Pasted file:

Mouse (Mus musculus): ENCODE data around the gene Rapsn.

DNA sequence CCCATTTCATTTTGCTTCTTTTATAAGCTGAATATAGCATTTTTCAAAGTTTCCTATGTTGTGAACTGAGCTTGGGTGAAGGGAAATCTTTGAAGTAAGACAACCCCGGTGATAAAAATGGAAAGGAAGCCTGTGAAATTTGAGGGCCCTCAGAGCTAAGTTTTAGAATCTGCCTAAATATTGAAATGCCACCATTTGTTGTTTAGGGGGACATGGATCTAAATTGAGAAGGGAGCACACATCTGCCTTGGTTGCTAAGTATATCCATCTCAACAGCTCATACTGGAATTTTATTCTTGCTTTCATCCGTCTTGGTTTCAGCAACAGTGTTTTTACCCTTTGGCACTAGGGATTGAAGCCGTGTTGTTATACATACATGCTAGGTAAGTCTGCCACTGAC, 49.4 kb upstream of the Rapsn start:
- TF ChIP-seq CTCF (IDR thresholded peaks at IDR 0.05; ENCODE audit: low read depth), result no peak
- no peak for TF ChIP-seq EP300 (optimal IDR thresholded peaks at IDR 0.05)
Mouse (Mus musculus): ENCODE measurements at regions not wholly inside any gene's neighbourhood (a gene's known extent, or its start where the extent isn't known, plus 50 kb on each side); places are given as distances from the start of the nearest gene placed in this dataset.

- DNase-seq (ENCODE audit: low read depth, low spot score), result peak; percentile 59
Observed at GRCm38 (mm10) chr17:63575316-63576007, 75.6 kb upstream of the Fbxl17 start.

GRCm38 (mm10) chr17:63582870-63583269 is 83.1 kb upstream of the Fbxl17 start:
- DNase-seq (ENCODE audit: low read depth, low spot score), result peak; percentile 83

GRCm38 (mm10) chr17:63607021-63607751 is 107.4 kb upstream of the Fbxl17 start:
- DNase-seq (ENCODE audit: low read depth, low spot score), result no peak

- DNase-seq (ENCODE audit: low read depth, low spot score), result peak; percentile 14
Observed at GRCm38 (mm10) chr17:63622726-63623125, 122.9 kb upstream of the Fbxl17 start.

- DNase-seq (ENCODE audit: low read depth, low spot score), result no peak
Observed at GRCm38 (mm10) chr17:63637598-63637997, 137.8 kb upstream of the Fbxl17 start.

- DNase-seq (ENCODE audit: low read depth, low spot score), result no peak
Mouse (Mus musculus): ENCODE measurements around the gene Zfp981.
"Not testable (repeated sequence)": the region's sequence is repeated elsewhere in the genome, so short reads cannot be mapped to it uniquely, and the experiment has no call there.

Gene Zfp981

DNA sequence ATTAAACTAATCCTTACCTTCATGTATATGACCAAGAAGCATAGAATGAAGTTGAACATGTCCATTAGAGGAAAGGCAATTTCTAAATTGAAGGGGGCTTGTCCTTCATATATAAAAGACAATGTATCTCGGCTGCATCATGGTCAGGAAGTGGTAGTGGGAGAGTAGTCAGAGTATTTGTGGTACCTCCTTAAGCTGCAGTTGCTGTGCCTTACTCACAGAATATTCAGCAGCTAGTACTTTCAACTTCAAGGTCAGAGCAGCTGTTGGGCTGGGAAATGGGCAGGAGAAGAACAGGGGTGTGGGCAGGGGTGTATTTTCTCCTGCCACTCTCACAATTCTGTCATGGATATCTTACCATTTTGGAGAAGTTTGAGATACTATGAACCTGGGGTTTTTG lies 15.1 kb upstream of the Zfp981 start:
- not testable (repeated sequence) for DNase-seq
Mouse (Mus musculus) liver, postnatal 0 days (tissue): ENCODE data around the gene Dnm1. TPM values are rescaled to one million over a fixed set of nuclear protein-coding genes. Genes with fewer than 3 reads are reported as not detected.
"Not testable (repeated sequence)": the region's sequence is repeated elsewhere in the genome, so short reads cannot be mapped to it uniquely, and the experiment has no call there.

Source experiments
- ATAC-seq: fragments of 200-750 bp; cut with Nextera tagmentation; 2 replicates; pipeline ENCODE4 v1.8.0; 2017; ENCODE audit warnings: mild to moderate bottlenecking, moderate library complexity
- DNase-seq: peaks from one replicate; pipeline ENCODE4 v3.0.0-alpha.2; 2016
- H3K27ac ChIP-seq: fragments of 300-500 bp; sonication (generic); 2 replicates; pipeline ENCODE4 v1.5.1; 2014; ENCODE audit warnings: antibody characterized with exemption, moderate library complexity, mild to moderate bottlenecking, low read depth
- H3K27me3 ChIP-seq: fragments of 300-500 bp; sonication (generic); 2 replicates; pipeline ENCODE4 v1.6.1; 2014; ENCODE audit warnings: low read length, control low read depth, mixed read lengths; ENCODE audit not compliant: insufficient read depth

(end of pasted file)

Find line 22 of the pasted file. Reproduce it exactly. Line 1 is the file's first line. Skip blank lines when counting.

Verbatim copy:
Mouse (Mus musculus) liver, postnatal 0 days (tissue): ENCODE data around the gene Dnm1. TPM values are rescaled to one million over a fixed set of nuclear protein-coding genes. Genes with fewer than 3 reads are reported as not detected.